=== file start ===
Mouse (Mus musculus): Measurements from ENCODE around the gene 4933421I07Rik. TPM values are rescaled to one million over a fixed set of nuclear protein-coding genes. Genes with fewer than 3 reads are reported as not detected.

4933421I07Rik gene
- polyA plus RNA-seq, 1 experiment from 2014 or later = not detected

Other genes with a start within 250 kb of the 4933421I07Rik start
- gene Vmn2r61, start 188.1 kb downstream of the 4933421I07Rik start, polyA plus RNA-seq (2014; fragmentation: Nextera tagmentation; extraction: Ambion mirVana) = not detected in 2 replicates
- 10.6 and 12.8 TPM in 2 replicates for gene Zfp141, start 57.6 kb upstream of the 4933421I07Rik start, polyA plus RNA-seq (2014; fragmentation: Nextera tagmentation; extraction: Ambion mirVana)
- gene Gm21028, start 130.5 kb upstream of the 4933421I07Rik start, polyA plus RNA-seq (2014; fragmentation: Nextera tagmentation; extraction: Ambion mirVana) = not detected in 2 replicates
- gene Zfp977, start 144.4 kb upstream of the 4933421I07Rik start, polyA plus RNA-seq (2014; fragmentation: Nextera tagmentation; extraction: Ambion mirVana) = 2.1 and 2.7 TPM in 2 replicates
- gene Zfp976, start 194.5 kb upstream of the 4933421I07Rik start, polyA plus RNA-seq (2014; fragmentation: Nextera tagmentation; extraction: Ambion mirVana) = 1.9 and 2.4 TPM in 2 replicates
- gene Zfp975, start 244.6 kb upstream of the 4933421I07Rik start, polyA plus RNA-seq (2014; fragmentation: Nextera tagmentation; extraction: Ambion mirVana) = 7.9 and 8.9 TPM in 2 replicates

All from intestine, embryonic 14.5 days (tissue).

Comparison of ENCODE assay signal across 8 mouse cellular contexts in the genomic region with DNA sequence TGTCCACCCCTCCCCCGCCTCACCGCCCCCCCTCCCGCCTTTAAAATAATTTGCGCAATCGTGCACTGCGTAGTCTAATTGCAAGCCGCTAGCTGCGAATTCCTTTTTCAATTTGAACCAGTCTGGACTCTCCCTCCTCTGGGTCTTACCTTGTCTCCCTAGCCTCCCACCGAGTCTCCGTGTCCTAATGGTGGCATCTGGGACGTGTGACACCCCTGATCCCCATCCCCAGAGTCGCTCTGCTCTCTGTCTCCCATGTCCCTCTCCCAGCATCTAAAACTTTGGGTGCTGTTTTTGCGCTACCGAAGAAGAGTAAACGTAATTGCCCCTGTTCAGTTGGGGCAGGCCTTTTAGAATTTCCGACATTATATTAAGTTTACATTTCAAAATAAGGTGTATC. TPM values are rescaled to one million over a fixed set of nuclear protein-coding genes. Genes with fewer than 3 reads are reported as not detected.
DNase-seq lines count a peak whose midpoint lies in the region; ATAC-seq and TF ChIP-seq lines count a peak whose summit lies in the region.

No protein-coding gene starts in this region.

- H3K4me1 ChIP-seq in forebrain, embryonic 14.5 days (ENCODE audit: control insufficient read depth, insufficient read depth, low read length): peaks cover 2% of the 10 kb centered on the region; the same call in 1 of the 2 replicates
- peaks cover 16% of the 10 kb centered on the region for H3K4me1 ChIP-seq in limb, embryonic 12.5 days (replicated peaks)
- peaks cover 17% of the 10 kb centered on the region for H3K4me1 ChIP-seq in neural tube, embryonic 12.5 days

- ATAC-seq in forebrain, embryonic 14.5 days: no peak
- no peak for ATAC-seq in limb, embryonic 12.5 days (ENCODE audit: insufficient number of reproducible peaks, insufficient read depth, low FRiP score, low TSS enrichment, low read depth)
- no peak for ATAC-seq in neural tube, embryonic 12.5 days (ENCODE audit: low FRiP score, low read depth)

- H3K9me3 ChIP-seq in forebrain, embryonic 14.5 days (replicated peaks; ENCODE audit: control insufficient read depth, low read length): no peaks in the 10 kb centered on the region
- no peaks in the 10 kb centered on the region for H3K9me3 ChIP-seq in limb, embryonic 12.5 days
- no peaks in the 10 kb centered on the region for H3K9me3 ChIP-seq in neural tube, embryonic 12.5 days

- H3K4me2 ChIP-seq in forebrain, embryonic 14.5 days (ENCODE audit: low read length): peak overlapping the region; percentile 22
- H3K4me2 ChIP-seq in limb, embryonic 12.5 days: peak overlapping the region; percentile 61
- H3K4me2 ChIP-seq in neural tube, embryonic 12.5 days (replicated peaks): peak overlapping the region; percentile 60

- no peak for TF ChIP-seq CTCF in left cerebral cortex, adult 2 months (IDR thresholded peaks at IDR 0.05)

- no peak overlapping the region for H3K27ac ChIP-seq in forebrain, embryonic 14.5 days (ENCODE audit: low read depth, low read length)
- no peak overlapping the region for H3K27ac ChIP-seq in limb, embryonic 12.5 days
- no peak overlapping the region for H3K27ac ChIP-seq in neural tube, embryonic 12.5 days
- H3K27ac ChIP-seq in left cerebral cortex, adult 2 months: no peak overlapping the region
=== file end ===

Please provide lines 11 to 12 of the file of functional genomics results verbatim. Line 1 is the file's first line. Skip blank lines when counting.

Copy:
All from intestine, embryonic 14.5 days (tissue).

Comparison of ENCODE assay signal across 8 mouse cellular contexts in the genomic region with DNA sequence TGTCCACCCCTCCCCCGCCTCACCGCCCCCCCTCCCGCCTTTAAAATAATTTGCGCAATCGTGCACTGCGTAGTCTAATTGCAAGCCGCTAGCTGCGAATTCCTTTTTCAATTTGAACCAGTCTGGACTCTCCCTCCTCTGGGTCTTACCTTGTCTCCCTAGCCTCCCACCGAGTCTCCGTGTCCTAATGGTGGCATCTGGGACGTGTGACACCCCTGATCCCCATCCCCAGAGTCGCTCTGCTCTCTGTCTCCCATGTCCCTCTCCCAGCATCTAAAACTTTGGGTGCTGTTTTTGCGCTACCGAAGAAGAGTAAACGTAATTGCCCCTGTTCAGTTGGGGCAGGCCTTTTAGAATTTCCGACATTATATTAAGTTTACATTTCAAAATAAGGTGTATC. TPM values are rescaled to one million over a fixed set of nuclear protein-coding genes. Genes with fewer than 3 reads are reported as not detected.